Steven Henderson: Drawn to Dubai

by Aidan Devine11 Aug 2014
Steven HendersonSteven Henderson is one of the many Kiwi lawyers now practising in Dubai. He tells NZ Lawyer why the market has the ability to surprise and stimulate even the most experienced lawyers

When Steven Henderson first arrived in Dubai at the  end of 2005, half the current city wasn’t there yet – at least not some of its now-famous buildings and landmarks.

“To say a lot has changed would be an understatement,” Henderson says. “I arrived during a booming period of development. The scale and scope of some of the projects that were being undertaken was just staggering.”

As a real estate lawyer, Henderson would know. Having been in the United Arab Emirates just short of nine years, the Kiwi lawyer has been at the forefront of one of the modern world’s unprecedented booms. Dubai’s evolution from backwater to prominent global commercial centre has largely come in the last 20 years, but especially in the years since 2000. Henderson says that being in this environment has been highly stimulating.

“When I first arrived, there was very much an emerging-market mentality. Laws were still being established and, in some cases, there weren’t laws at all.

“Things were developing super fast and then the GFC saw a number of projects being stalled and restructured, although even during this time there was still a lot of development that carried on. It has now come full circle and is back to being fast-paced and frantic again.”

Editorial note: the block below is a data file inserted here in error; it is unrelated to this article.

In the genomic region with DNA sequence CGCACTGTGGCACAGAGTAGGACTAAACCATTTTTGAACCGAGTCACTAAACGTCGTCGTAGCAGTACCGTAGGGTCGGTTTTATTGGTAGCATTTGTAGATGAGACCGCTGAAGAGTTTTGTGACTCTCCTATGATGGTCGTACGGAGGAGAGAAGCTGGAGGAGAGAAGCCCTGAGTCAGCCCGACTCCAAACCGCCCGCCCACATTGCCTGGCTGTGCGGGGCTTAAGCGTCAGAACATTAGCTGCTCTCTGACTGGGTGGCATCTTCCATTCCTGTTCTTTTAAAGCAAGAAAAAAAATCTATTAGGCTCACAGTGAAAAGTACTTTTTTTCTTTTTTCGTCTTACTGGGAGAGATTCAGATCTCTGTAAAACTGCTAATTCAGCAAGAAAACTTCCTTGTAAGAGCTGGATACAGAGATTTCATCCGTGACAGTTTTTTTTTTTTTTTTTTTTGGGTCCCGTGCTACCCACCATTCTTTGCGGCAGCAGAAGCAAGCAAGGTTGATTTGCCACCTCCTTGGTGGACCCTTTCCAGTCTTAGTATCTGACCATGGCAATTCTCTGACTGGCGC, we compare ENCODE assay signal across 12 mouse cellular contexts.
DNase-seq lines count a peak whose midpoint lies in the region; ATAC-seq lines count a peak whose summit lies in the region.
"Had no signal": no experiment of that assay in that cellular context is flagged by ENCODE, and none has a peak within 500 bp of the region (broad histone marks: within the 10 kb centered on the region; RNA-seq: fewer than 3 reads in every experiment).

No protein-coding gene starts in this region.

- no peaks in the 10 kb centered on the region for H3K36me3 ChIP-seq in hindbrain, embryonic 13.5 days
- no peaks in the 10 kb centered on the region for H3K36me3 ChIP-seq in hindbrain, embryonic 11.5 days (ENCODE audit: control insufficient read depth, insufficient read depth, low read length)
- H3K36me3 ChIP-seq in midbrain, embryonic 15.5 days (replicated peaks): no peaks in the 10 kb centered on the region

Henderson admits that his path to practising in Dubai has been slightly different to the route many lawyers with an eye to working overseas may have taken, where a lawyer practises in New Zealand for a few years before venturing off to London, Hong Kong or whichever city their heart desires and then returns home.

Instead, Henderson got his first position with Russell McVeagh’s Auckland office where he worked for eight years on the firm’s real estate team. It was only when his wife, a structural engineer, was headhunted by a company in Dubai that the possibility of Henderson practising overseas came up.

“I contacted all the people I knew overseas and put some feelers out. Soon I got a role at Clifford Chance to set up their real estate practice in the Middle East, and then moved to Baker & McKenzie after a few years, where I am partner (and head of the firm’s UAE real estate practice).”

Considering the boom in Dubai’s development space, Henderson says the work he has been engaged in has been broad. “A lot of my practice is basically more traditional real estate transactions. Some of the massive greenfield sites they have here mean you’re often advising on the development of master-planned communities that can be up to 25 square kilometres. I come in at the start to advise on the many facets of these projects, like how they are going to be structured. Apart from that, it’s a real mix. You’re involved with a lot of hotels.”

Being involved in such transactions can be challenging, according to Henderson. Part of that challenge is that Dubai remains an emerging market, where the legal framework is still young. A lot of laws are reactive, as opposed to proactive, and in the real estate space many have only emerged over the last three to four years.

This is an obvious contrast to New Zealand’s well-established legal framework, but Henderson says this challenge is part of what makes practising in the UAE an adventure. Because laws are new and their mechanism of enforcement, such as regulatory bodies, are continually evolving, lawyers have to be adaptable.